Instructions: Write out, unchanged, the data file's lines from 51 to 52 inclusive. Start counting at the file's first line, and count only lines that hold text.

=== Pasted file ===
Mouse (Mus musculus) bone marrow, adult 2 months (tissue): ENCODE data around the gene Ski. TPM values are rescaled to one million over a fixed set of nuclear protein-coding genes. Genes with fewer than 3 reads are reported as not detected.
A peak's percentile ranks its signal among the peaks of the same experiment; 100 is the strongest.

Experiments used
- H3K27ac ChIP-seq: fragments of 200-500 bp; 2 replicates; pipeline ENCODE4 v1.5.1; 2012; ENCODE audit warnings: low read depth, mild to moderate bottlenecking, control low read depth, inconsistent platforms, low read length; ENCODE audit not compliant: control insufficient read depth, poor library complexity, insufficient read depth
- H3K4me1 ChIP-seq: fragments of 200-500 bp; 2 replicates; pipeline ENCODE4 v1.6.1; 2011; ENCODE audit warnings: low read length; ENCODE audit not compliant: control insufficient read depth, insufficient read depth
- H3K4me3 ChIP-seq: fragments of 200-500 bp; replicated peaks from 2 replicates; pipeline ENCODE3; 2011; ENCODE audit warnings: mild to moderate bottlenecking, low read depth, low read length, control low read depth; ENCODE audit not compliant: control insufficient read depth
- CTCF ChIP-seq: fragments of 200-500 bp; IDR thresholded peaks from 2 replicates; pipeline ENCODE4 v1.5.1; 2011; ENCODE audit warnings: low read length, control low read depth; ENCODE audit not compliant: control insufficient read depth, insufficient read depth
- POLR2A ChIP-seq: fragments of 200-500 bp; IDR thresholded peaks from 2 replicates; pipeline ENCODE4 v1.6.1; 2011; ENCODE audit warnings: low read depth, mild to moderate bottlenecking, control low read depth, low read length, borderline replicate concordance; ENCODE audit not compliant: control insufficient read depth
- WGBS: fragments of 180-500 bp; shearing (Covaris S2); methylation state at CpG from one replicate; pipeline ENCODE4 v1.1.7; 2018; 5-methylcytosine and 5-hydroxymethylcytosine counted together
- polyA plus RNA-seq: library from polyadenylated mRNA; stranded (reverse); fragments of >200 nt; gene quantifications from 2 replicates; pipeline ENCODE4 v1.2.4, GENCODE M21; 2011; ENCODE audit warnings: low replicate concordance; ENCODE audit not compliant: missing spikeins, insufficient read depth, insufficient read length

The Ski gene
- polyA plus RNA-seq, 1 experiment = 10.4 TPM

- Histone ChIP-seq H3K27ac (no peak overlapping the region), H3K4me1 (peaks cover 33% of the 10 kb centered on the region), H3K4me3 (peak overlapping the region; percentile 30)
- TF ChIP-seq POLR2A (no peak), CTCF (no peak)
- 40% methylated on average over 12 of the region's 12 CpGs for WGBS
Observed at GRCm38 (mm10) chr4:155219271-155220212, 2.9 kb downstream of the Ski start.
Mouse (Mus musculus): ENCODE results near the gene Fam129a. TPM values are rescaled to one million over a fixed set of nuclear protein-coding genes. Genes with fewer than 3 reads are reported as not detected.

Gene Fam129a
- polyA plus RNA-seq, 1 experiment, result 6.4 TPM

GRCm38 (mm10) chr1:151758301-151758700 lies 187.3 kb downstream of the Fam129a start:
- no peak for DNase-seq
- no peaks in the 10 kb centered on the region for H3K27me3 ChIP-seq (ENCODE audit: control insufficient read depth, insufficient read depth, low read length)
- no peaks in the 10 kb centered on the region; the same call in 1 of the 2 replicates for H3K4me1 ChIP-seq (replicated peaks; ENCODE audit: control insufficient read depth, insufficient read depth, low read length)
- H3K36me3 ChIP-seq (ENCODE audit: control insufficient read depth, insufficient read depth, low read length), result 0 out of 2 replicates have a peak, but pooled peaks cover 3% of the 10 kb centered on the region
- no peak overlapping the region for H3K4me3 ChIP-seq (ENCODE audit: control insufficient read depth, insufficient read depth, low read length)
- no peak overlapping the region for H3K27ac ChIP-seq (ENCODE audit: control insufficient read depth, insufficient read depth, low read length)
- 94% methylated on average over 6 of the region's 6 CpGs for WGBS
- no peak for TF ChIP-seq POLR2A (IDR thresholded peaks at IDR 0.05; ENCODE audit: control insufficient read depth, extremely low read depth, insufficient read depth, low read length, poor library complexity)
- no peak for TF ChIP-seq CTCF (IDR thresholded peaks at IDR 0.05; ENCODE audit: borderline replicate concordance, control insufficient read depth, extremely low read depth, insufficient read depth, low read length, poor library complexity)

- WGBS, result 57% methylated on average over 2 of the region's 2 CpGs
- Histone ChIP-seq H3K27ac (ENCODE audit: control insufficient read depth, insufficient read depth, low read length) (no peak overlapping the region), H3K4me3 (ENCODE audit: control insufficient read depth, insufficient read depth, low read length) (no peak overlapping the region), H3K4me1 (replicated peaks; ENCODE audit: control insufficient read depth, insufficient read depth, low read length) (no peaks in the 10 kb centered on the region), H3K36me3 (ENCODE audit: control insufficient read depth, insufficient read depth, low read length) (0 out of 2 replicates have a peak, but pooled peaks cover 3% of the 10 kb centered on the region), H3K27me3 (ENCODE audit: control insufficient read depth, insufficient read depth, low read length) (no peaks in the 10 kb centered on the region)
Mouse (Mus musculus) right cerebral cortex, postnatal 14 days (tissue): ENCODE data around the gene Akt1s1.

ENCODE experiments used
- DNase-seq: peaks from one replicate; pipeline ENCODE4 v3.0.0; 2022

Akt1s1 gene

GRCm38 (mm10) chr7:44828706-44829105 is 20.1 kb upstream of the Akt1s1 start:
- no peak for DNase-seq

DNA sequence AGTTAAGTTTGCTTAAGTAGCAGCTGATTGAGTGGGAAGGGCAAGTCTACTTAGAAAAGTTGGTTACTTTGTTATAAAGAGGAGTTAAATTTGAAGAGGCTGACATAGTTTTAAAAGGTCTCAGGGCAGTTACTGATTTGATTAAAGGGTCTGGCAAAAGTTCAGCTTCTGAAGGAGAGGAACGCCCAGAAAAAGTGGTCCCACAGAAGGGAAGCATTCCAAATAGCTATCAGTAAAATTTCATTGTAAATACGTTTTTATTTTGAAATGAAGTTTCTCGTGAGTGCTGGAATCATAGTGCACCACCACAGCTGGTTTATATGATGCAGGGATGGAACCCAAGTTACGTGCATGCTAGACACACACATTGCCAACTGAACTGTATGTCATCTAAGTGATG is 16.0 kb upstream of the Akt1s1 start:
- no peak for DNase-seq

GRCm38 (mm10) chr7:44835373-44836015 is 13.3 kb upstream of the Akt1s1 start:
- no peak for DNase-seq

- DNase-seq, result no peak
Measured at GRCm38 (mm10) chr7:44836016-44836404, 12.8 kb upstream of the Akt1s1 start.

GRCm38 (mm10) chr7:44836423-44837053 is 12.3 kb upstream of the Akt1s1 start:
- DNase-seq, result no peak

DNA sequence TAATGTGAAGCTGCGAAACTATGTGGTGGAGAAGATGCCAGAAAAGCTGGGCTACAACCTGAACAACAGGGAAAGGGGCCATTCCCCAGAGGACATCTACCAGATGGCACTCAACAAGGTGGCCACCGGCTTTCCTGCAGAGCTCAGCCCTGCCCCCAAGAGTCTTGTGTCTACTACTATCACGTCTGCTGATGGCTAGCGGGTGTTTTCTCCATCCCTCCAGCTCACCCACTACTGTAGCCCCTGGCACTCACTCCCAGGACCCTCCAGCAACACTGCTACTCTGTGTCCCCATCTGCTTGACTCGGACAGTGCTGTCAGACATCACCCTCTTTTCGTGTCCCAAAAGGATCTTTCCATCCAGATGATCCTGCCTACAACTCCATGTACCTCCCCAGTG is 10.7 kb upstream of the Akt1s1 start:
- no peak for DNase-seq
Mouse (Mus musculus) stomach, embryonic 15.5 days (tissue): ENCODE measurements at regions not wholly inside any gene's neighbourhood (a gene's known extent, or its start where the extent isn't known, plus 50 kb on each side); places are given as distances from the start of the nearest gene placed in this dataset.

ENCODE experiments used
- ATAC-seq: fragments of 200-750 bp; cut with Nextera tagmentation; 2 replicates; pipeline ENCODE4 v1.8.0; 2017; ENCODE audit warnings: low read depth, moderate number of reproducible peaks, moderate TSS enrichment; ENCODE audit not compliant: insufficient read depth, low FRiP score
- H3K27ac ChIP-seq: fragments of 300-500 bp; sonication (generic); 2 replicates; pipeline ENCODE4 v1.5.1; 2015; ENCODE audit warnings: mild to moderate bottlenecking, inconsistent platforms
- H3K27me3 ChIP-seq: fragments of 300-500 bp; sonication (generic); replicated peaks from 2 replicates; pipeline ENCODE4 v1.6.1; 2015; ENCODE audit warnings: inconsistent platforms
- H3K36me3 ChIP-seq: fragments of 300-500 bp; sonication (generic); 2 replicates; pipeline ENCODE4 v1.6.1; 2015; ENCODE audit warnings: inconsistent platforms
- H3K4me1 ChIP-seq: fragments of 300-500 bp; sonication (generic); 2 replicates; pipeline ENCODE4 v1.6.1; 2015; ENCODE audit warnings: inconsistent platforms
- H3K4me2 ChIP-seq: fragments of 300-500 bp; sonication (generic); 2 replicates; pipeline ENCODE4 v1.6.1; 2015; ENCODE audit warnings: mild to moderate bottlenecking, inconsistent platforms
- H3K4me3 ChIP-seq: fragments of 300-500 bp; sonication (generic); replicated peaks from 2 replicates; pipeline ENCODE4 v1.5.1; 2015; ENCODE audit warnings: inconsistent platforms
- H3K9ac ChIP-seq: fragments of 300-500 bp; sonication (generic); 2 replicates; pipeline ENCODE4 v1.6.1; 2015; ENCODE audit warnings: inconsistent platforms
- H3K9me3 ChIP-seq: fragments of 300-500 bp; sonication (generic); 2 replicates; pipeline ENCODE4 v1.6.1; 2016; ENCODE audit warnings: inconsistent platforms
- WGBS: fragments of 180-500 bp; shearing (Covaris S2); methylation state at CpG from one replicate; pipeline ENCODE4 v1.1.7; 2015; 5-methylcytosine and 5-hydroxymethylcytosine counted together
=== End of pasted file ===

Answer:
- H3K27ac ChIP-seq: fragments of 300-500 bp; sonication (generic); 2 replicates; pipeline ENCODE4 v1.5.1; 2015; ENCODE audit warnings: mild to moderate bottlenecking, inconsistent platforms
- H3K27me3 ChIP-seq: fragments of 300-500 bp; sonication (generic); replicated peaks from 2 replicates; pipeline ENCODE4 v1.6.1; 2015; ENCODE audit warnings: inconsistent platforms